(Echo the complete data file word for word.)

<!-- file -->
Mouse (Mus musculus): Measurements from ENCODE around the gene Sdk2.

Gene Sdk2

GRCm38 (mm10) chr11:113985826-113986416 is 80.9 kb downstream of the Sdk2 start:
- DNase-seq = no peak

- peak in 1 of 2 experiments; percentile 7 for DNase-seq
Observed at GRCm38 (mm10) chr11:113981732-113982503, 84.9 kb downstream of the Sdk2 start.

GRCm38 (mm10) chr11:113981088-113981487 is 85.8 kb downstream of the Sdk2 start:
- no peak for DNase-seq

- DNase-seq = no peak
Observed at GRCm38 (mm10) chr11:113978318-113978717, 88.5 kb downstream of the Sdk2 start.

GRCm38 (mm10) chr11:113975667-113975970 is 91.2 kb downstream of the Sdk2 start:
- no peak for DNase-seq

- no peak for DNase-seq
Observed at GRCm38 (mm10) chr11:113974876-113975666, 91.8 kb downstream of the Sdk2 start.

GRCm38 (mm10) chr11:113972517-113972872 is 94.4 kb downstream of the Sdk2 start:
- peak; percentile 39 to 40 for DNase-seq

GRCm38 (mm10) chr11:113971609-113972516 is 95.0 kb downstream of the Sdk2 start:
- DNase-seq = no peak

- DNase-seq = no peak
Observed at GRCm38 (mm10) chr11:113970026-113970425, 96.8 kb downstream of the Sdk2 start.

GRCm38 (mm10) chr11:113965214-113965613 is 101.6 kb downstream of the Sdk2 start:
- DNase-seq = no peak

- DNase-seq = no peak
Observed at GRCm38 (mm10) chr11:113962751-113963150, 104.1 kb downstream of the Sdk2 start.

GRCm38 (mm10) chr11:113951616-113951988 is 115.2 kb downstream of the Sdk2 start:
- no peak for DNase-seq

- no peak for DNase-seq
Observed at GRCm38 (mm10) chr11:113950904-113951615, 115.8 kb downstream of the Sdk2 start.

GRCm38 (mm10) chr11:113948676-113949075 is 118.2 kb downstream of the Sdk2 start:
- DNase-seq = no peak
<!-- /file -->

Mouse (Mus musculus): Measurements from ENCODE around the gene Sdk2.

Gene Sdk2

GRCm38 (mm10) chr11:113985826-113986416 is 80.9 kb downstream of the Sdk2 start:
- DNase-seq = no peak

- peak in 1 of 2 experiments; percentile 7 for DNase-seq
Observed at GRCm38 (mm10) chr11:113981732-113982503, 84.9 kb downstream of the Sdk2 start.

GRCm38 (mm10) chr11:113981088-113981487 is 85.8 kb downstream of the Sdk2 start:
- no peak for DNase-seq

- DNase-seq = no peak
Observed at GRCm38 (mm10) chr11:113978318-113978717, 88.5 kb downstream of the Sdk2 start.

GRCm38 (mm10) chr11:113975667-113975970 is 91.2 kb downstream of the Sdk2 start:
- no peak for DNase-seq

- no peak for DNase-seq
Observed at GRCm38 (mm10) chr11:113974876-113975666, 91.8 kb downstream of the Sdk2 start.

GRCm38 (mm10) chr11:113972517-113972872 is 94.4 kb downstream of the Sdk2 start:
- peak; percentile 39 to 40 for DNase-seq

GRCm38 (mm10) chr11:113971609-113972516 is 95.0 kb downstream of the Sdk2 start:
- DNase-seq = no peak

- DNase-seq = no peak
Observed at GRCm38 (mm10) chr11:113970026-113970425, 96.8 kb downstream of the Sdk2 start.

GRCm38 (mm10) chr11:113965214-113965613 is 101.6 kb downstream of the Sdk2 start:
- DNase-seq = no peak

- DNase-seq = no peak
Observed at GRCm38 (mm10) chr11:113962751-113963150, 104.1 kb downstream of the Sdk2 start.

GRCm38 (mm10) chr11:113951616-113951988 is 115.2 kb downstream of the Sdk2 start:
- no peak for DNase-seq

- no peak for DNase-seq
Observed at GRCm38 (mm10) chr11:113950904-113951615, 115.8 kb downstream of the Sdk2 start.

GRCm38 (mm10) chr11:113948676-113949075 is 118.2 kb downstream of the Sdk2 start:
- DNase-seq = no peak